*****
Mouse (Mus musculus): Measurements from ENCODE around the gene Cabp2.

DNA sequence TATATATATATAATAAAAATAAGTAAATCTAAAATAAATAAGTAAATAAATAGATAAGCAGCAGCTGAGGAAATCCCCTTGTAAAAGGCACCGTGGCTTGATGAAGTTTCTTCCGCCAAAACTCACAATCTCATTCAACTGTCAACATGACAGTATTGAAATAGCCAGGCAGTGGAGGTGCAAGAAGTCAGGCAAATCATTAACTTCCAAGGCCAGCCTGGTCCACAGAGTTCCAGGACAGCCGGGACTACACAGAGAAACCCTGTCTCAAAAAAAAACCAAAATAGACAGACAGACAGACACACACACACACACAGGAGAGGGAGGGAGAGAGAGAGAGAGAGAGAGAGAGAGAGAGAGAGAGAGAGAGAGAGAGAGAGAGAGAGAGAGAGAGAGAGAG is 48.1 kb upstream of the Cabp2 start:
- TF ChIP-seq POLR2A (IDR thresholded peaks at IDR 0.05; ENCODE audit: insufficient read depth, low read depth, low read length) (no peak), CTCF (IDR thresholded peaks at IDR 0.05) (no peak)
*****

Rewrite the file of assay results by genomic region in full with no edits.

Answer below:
Mouse (Mus musculus): Measurements from ENCODE around the gene Cabp2.

DNA sequence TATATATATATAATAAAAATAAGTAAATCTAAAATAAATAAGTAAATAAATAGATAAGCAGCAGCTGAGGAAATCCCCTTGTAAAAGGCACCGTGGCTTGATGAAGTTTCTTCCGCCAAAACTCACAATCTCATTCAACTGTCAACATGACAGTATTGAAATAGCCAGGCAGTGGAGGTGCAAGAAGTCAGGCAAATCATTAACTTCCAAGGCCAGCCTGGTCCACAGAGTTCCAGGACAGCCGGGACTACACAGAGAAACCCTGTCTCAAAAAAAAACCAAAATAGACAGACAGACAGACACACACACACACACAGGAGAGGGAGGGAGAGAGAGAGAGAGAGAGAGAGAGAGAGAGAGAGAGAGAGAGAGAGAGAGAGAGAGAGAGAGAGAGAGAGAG is 48.1 kb upstream of the Cabp2 start:
- TF ChIP-seq POLR2A (IDR thresholded peaks at IDR 0.05; ENCODE audit: insufficient read depth, low read depth, low read length) (no peak), CTCF (IDR thresholded peaks at IDR 0.05) (no peak)